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Potato Bread w/ Rosemary & Roasted Garlic


Daring Bakers Challenge for November hosted by Tanna at My Kitchen In Half Cups




Tender Potato Bread (recipe from Home Baking: The Artful Mix of Flour & Tradition Around the World by Jeffrey Alford and Naomi Duguid)



4 medium to large floury (baking) potatoes, peeled and cut into chunks.
Tanna Note: For the beginner bread baker I suggest no more than 8 ounces of potato; for the more advanced no more than 16 ounces. The variety of potatoes you might want to use would include Idaho, Russet & Yukon gold, there are others.

4 cups(950 ml) water, reserve cooking water
1 tablespoon plus 1 teaspoon salt
2 teaspoons active dry yeast
6 ½ cups to 8 ½ cups (1 kg to 1350g) unbleached all-purpose
1 tablespoon unsalted butter, softened
1 cup (130g) whole wheat flour

7 garlic cloves – chopped and roasted

2 sprigs fresh rosemary – finely chopped

Making the Dough (Directions will be for making by hand):

Put the potatoes and 4 cups water in a sauce pan and bring to boil. Add 1 teaspoon salt and cook, half covered, until the potatoes are very tender. Drain the potatoes, SAVE THE POTATO WATER, and mash the potatoes well. Tanna Note: I have a food mill I will run my potatoes through to mash them. Measure out 3 cups(750ml) of the reserved potato water. Add extra water if needed to make 3 cups. Place the water and mashed potatoes in the bowl you plan to mix the bread dough in. Let cool to lukewarm (70-80°F/21 – 29°C) – stir well before testing the temperature – it should feel barely warm to your hand. You should be able to submerge you hand in the mix and not be uncomfortable.Add yeast to 2 cups all-purpose flour and whisk. Add yeast and flour to the cooled mashed potatoes & water and mix well. Allow to rest/sit 5 minutes.Note about Adding Yeast: If using Active Dry Yeast or Fresh yeast, mix & stir yeast into cooled water and mashed potatoes & water and let stand 5 minutes. Then add 2 cups of flour to the yeast mix and allow to rest several minutes. If using Instant Dry Yeast, add yeast to 2 cups all-purpose flour and whisk. Add yeast and flour to the cooled mashed potatoes & water and mix well. Allow to rest/sit 5 minutes.Sprinkle in the remaining 1 tablespoon salt and the softened butter; mix well. Add the 1 cup whole wheat flour, stir briefly.Add 2 cups of the unbleached all-purpose flour and stir until all the flour has been incorporated.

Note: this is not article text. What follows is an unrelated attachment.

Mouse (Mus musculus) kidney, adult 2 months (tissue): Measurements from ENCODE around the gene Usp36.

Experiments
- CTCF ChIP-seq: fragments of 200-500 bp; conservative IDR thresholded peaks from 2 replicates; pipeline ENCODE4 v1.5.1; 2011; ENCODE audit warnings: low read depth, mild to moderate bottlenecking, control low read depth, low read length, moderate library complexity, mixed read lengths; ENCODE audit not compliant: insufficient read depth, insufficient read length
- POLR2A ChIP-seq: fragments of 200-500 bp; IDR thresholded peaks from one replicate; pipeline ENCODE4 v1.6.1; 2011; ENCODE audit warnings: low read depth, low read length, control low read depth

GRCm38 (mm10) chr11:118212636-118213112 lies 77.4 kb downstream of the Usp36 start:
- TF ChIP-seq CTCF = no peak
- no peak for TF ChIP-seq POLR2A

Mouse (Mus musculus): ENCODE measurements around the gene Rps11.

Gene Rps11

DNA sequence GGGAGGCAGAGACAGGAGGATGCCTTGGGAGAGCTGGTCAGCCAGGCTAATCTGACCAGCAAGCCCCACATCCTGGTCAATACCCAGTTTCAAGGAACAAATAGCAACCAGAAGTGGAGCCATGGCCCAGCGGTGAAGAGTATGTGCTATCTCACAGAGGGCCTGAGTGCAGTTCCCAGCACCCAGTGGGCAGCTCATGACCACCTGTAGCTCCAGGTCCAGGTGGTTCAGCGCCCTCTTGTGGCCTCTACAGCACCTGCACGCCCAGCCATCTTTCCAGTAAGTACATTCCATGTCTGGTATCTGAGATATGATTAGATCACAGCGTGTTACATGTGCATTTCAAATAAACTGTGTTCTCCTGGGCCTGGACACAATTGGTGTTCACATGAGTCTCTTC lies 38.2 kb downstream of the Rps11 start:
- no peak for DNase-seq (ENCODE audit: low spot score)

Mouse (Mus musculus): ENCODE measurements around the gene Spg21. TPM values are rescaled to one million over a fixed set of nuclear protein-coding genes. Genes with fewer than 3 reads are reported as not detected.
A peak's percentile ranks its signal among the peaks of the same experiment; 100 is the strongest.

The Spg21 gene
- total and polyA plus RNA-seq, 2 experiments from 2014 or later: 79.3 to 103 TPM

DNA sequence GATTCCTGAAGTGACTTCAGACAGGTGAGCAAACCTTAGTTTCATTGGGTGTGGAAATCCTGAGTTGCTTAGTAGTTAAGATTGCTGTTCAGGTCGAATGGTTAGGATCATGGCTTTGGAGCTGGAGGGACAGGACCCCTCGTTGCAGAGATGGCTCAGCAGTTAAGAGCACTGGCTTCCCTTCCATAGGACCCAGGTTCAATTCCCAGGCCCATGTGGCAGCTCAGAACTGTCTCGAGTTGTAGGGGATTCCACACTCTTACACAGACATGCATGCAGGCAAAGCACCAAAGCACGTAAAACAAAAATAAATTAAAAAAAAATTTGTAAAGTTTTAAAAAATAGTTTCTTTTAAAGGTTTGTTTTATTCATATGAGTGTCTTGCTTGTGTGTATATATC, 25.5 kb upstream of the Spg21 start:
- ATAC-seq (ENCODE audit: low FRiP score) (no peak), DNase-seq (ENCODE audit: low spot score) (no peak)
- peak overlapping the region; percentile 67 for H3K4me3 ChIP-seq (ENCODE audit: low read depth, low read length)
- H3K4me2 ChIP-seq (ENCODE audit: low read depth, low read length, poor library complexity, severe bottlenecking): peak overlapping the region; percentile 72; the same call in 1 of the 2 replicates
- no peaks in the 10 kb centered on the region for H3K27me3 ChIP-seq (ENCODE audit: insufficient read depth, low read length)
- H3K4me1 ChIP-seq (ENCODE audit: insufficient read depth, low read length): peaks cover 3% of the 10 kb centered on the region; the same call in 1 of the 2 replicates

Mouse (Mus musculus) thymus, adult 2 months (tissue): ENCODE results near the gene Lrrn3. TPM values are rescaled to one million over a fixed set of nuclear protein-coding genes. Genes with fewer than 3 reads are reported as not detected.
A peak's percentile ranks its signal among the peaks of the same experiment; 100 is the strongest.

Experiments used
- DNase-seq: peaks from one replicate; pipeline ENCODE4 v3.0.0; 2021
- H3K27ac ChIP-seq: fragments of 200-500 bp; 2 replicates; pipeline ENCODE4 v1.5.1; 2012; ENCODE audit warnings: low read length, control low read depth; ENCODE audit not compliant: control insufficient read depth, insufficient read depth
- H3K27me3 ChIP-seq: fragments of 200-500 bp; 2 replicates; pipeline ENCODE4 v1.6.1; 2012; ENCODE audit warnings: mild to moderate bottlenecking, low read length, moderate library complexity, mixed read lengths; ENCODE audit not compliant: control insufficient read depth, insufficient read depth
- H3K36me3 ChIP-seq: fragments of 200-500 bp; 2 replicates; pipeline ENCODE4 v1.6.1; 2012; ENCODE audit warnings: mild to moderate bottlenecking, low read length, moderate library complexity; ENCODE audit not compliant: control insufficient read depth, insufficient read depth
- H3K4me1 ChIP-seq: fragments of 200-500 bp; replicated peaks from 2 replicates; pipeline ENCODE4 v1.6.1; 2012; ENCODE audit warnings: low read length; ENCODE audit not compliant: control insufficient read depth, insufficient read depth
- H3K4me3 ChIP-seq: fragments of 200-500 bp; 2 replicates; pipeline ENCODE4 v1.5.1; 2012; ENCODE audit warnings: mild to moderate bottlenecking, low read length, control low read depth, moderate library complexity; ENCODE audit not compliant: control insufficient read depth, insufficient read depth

Tanna Note: At this point you have used 4 cups of the possible 8 ½ cups suggested by the recipe.
Turn the dough out onto a generously floured surface and knead for about 10 minutes, incorporating flour as needed to prevent sticking. The dough will be very sticky to begin with, but as it takes up more flour from the kneading surface, it will become easier to handle; use a dough scraper to keep your surface clean. The kneaded dough will still be very soft. Place the dough in a large clean bowl or your rising container of choice, cover with plastic wrap or lid, and let rise about 2 hours or until doubled in volume.Turn the dough out onto a well-floured surface and knead gently several minutes. It will be moist and a little sticky.

Forming the Bread:
Tanna Note: It is at this point you are requested to Unleash the Daring Baker within. The following is as the recipe is written. You are now free to follow as written or push it to a new level.

Divide the dough into 2 unequal pieces in a proportion of one-third and two-thirds (one will be twice as large as the other). Place the smaller piece to one side and cover loosely.

To shape the large loaf:
Butter a 9 x 5 x 2.5 inch loaf/bread pan. Flatten the larger piece of dough on the floured surface to an approximate 12 x 8 inch oval, then roll it up from a narrow end to form a loaf. Pinch the seam closed and gently place seam side down in the buttered pan. The dough should come about three-quarters of the way up the sides of the pan. Cover with plastic wrap and let rise for 35 to 45 minutes, until puffy and almost doubled in volume.

To make a small loaf with the remainder:
Butter an 8x4X2 inch bread pan. Shape and proof the loaf the same way as the large loaf.
To make rolls:
Butter a 13 x 9 inch sheet cake pan or a shallow cake pan. Cut the dough into 12 equal pieces. Shape each into a ball under the palm of your floured hand and place on the baking sheet, leaving 1/2 inch between the balls. Cover with plastic wrap and let rise for about 35 minutes, until puffy and almost doubled.

To make focaccia:
Flatten out the dough to a rectangle about 10 x 15 inches with your palms and fingertips. Tear off a piece of parchment paper or wax paper a little longer than the dough and dust it generously with flour. Transfer the focaccia to the paper. Brush the top of the dough generously with olive oil, sprinkle on a little coarse sea salt, as well as some rosemary leaves, if you wish and then finally dimple all over with your fingertips. Cover with plastic and let rise for 20 minutes.

Baking the bread(s):

Note about baking order: bake the flat-bread before you bake the loaf; bake the rolls at the same time as the loaf.Note about Baking Temps: I believe that 450°F(230°C) is going to prove to be too hot for the either the large or small loaf of bread for the entire 40/50 minutes. I am going to put the loaves in at 450°(230°C) for 10 minutes and then turn the oven down to 375°F (190 °C) for the remaining time.Note about cooling times: Let all the breads cool on a rack for at least 30 minutes before slicing. Rolls can be served warm or at room temperature.